If I understand correctly, Certification Authority Authorization DNS records are used to specify which certificate authorities are allowed to issue certificates for a given domain. If that record exists and a CA is not listed on it, that CA must refuse to issue a certificate for the domain.

However, this doesn't seem to protect against vulnerabilities in the CA. If any trusted authority doesn't implement CAA properly, or if an authority's private keys are breached, then CAA doesn't help.

My question is, why don't browsers check CAA records? If the certificate given was not issued by a CA authorized in the record, then it would consider the certificate invalid. This would greatly increase security by reducing the list CAs that must be trusted to only the ones the website owner chooses to trust.

I understand that HPKP is also used to prevent bad certificates. However, it only works with HTTP, and it requires either trusting the first certificate received for a site, or trusting a third-party preload list.

So is this something that browsers could implement, or am I missing something here?

2 Answers 2


I just found the answer in RFC 6844, DNS Certification Authority Authorization (CAA) Resource Record:

A set of CAA records describes only current grants of authority to issue certificates for the corresponding DNS domain. Since a certificate is typically valid for at least a year, it is possible that a certificate that is not conformant with the CAA records currently published was conformant with the CAA records published at the time that the certificate was issued. Relying Applications MUST NOT use CAA records as part of certificate validation. [emphasis mine]

Basically, it is not the purpose of CAA to describe which certificates are currently valid for a domain. If a certificate is issued when the CA is on the record, and the record is later removed, then the certificate should remain valid until it expires (or is revoked).

Validation of certificates in the browser (or Relying Application) through DNS appears to be the purpose of DANE, or DNS-Based Authentication of Named Entities, specified in RFC 6698. Unfortunately, DANE is not widely implemented.

  • 2
    Objectively, this comment does not answer the question of "WHY" due to its lack of the word "BECAUSE" or anything synonymous with that word. See my answer for the reason "WHY".
    – 8vtwo
    Aug 29, 2021 at 21:20

Browsers are not allowed to check CAA records because it would decrease Root CA trust and strengthen end-user trust, thereby reducing the power of Root CAs and help to fix what is currently a broken trust system.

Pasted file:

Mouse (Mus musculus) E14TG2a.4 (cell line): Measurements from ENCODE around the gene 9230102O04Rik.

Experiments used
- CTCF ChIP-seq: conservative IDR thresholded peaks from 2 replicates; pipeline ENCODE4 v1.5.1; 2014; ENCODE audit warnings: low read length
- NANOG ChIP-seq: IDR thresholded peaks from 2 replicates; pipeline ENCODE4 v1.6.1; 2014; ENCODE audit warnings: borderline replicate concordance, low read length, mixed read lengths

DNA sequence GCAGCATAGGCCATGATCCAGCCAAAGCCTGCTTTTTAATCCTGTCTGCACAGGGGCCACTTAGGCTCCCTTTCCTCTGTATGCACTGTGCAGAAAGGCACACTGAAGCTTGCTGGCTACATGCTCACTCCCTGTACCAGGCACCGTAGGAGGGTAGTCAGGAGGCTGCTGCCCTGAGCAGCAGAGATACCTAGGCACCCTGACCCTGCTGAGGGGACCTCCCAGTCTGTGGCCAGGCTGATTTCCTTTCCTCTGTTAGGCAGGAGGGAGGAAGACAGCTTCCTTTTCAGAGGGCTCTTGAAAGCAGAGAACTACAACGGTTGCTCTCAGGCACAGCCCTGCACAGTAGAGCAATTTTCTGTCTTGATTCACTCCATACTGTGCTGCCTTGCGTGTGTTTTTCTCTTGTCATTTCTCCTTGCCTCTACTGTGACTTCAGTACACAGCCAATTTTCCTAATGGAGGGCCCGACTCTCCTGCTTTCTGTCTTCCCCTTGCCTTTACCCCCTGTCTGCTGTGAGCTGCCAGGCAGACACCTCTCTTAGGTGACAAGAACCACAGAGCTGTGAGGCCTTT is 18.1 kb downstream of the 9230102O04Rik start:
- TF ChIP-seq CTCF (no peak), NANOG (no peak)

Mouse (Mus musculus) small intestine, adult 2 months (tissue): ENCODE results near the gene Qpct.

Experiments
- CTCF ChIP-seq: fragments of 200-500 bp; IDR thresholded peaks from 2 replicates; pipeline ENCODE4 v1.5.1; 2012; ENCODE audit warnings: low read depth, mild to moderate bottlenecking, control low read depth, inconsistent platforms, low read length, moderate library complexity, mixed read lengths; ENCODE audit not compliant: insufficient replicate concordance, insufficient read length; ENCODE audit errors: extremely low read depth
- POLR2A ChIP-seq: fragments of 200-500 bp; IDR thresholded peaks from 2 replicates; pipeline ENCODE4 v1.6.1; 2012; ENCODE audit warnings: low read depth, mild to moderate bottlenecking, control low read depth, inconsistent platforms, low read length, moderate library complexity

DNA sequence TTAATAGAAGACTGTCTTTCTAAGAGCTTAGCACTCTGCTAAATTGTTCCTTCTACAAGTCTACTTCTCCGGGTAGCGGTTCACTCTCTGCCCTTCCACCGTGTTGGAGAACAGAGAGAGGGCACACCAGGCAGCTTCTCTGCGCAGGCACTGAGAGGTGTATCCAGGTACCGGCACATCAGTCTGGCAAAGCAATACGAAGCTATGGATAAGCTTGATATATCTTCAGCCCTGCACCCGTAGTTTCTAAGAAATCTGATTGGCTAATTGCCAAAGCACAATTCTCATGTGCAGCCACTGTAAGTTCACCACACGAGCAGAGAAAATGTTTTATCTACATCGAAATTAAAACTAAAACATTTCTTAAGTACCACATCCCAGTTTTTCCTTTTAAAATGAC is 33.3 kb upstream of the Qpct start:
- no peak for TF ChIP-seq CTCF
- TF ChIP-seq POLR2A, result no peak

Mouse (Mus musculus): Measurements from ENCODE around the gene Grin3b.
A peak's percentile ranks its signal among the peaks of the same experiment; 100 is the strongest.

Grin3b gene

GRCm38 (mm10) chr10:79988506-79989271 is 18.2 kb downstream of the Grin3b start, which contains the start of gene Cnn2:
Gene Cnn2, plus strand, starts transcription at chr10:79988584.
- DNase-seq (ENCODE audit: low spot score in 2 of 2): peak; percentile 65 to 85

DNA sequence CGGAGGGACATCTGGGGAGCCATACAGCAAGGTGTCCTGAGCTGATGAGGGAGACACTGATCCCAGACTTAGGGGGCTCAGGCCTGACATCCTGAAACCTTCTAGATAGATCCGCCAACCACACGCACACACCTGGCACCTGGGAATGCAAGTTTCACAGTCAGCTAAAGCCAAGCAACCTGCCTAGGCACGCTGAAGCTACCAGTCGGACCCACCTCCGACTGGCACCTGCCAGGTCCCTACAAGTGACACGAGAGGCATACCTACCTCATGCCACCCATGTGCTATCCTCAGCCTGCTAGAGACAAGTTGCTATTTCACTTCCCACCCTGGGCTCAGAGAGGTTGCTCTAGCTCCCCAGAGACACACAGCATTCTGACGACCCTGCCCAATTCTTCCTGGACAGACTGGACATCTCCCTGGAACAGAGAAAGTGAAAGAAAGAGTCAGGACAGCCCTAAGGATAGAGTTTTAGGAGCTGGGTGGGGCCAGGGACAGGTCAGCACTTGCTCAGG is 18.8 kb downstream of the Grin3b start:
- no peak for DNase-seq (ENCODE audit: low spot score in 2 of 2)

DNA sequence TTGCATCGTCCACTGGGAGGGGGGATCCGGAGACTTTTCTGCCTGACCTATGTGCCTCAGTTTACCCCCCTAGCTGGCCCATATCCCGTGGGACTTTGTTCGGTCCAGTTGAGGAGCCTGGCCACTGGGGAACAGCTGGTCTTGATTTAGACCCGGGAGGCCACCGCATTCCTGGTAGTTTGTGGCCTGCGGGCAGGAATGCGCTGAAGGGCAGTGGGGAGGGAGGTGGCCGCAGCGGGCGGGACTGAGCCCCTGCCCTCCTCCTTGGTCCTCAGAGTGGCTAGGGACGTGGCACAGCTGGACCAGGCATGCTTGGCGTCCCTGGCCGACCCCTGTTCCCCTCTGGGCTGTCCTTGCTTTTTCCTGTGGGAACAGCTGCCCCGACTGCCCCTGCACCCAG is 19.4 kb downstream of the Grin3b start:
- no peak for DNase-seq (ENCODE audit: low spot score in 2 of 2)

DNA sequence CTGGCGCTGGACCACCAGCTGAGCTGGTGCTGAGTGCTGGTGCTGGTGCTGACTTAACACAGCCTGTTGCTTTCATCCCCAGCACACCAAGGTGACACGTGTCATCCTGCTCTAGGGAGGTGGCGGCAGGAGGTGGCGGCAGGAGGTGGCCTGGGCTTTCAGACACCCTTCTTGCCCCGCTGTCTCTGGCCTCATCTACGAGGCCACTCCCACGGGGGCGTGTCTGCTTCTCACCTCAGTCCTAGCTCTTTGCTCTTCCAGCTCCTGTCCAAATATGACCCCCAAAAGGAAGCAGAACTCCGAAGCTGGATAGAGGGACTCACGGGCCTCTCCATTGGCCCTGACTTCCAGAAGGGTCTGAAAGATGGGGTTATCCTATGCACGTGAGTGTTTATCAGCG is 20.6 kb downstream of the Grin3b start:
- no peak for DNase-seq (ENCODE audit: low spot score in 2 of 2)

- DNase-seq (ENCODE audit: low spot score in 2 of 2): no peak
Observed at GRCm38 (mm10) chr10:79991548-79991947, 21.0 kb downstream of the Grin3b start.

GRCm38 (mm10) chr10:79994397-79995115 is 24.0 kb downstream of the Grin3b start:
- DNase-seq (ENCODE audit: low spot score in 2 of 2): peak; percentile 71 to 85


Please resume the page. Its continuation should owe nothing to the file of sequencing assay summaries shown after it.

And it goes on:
Real SSL security would allow end users (not website headers) to pin the security certificate they trust because they could verify it from multiple locations, or validate it in person, etc.

Even if they were able to check via DNS if the cert is legitimate, while not perfect, this still reduces the need to trust the Root CA because the user who controls the domain is the "end user" relative to the viewing "end user" (barring any DNS exploits)

Browser makers do not want users to have this power because it would disrupt the system of false "trusted" signers (which don't deserve our trust and have done nothing to earn it).

The current CA system is designed to issue bad certs on demand through their lower certificate authorities (due to its current ease of issuance). CAA records are made for the Root Certificate Authorities so they can know who is abusing issuance allowing them to either take action or allow it.

CAA does nothing to strengthen the security of users online. It is not "for us".

This is why it is impossible to get SSL certificate information in browser extensions. Otherwise, we could just implement this system ourselves and never worry about "trusted" certificate authorities again.

  • 3
    That's a lot of accusations and claims. Do you have any proof or anything to back up these claims that this is the intent?
    – schroeder
    Aug 28, 2021 at 21:34
  • And your logic does not hold. Yes, it would be convenient for you if browsers permitted this function, but that's simply not what the purpose is. All in all, this is just a wild conspiracy theory based on a missed opportunity you see. And in all this, you don't address the issue raised by the accepted answer: that things change over time, so 'pinning' has to account for that, too.
    – schroeder
    Aug 28, 2021 at 21:39
  • The accepted answer does not answer the question.
    – 8vtwo
    Aug 29, 2021 at 18:09
  • Real SSL security would allow end users (not website headers) to pin the security certificate they trust This would be an absolute disaster. Have you heard of pinning suicide? This is would cause pinning suicide on a massive scale. Even sophisticated users who think they know what they're doing would get this wrong. The resulting chaos would actually make MITMs much more likely to succeed. Sep 24, 2021 at 23:07
  • Not "just" SSL pinning like it's some kind of babies toy, but a real system that can analyze the different parts of ALL the certificate (and 3rd parties too) and see if there are any disparate changes that don't make sense and can build a security threat score based on how badly the certificates changed since last seen and the WAY they've changed. The firefox plugin "Certificate Watch" has the right idea, and it just stays green most of the time until there's a problem.
    – 8vtwo
    Sep 26, 2021 at 0:26

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